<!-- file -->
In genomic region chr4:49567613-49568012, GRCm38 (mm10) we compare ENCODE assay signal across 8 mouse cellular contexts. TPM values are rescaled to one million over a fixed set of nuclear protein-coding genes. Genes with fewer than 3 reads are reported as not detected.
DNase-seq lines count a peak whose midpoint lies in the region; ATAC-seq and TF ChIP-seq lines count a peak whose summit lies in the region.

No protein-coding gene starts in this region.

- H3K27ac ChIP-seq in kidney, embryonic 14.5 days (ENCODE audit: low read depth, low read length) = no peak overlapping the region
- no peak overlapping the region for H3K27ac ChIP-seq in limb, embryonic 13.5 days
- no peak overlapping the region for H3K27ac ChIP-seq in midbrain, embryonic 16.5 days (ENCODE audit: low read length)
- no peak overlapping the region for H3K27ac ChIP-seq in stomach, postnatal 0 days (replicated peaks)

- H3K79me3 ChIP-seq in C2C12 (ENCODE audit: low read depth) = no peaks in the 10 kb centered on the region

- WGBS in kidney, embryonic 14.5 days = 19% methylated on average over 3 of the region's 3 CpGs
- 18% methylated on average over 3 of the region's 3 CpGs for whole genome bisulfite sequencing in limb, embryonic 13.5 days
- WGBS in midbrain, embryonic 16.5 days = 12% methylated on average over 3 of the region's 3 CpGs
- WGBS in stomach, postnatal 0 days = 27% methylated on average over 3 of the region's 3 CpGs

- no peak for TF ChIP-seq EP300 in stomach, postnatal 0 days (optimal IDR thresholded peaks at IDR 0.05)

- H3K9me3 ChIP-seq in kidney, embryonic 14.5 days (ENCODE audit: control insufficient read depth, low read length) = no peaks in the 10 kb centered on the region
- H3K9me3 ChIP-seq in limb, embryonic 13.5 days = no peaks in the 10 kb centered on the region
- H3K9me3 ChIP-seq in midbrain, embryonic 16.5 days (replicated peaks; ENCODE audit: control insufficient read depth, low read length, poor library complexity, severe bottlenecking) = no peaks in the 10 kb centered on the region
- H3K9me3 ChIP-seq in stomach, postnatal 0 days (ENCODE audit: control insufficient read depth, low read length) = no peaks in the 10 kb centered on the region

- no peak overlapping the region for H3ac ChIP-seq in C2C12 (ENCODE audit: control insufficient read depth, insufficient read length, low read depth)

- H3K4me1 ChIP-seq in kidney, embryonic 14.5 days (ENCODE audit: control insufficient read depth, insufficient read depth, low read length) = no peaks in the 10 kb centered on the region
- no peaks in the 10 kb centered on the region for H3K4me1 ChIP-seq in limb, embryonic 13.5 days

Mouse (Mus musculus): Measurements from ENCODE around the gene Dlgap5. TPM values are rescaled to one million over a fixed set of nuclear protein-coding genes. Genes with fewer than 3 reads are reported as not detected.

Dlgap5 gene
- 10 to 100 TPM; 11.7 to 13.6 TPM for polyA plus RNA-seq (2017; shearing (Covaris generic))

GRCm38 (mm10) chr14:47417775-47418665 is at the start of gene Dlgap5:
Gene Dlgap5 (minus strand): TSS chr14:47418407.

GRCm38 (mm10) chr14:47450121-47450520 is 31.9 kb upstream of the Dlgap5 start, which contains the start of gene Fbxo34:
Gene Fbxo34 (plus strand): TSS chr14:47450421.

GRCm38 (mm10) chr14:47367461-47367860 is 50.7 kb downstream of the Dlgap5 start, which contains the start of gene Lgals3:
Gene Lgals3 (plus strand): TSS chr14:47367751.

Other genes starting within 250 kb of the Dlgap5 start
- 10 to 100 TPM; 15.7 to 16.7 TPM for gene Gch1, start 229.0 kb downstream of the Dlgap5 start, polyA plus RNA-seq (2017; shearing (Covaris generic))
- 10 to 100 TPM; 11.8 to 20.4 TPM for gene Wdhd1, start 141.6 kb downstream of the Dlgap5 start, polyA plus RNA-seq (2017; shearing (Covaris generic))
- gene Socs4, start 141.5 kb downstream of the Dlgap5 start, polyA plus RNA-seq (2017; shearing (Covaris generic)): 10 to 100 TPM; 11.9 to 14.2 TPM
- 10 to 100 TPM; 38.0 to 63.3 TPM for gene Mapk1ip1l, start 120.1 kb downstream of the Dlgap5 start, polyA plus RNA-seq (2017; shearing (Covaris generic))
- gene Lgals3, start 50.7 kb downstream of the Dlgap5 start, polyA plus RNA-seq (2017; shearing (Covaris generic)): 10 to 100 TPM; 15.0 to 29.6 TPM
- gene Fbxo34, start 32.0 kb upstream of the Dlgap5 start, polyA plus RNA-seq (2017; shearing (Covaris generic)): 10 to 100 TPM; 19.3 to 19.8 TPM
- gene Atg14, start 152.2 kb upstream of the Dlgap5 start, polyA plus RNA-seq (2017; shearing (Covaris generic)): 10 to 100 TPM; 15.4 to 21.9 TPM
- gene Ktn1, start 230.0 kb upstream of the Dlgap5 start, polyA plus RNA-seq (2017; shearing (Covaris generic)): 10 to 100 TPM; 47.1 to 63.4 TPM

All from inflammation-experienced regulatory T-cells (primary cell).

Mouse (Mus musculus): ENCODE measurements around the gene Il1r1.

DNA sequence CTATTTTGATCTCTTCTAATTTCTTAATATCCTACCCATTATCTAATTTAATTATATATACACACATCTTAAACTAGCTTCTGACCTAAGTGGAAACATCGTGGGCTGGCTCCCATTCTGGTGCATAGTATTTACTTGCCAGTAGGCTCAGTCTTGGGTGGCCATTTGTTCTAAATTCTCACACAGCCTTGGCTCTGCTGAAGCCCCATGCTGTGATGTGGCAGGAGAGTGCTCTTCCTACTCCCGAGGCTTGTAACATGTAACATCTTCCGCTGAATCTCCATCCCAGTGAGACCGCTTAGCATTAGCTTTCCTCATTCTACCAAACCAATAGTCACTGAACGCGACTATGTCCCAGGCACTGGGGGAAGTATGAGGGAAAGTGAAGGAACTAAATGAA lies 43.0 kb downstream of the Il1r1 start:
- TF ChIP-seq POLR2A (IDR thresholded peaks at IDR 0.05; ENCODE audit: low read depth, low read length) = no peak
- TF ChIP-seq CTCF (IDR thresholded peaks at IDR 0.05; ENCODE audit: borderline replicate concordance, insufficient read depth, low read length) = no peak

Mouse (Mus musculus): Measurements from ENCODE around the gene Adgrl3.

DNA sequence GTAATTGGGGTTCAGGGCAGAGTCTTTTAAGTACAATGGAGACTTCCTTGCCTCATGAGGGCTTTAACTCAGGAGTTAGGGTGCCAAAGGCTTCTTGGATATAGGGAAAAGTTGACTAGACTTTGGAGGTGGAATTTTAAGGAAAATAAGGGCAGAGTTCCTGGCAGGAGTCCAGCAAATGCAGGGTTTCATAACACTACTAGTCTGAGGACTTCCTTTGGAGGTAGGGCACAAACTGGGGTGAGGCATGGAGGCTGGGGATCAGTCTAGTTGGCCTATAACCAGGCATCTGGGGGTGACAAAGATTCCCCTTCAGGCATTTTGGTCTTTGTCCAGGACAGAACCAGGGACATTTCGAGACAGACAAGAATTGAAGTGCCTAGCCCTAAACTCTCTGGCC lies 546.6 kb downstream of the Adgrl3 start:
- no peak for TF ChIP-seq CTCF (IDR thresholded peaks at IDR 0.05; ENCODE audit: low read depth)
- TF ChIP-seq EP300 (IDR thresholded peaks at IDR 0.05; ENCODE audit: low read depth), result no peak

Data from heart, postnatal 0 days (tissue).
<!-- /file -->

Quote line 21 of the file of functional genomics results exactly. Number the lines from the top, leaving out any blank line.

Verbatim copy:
Mouse (Mus musculus): Measurements from ENCODE around the gene Dlgap5. TPM values are rescaled to one million over a fixed set of nuclear protein-coding genes. Genes with fewer than 3 reads are reported as not detected.